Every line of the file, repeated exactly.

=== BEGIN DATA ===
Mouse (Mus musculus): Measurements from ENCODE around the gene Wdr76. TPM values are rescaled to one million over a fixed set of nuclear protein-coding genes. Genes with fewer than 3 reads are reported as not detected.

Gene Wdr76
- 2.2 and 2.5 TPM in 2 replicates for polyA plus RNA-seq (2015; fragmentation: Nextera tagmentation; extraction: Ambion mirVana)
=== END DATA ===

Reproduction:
Mouse (Mus musculus): Measurements from ENCODE around the gene Wdr76. TPM values are rescaled to one million over a fixed set of nuclear protein-coding genes. Genes with fewer than 3 reads are reported as not detected.

Gene Wdr76
- 2.2 and 2.5 TPM in 2 replicates for polyA plus RNA-seq (2015; fragmentation: Nextera tagmentation; extraction: Ambion mirVana)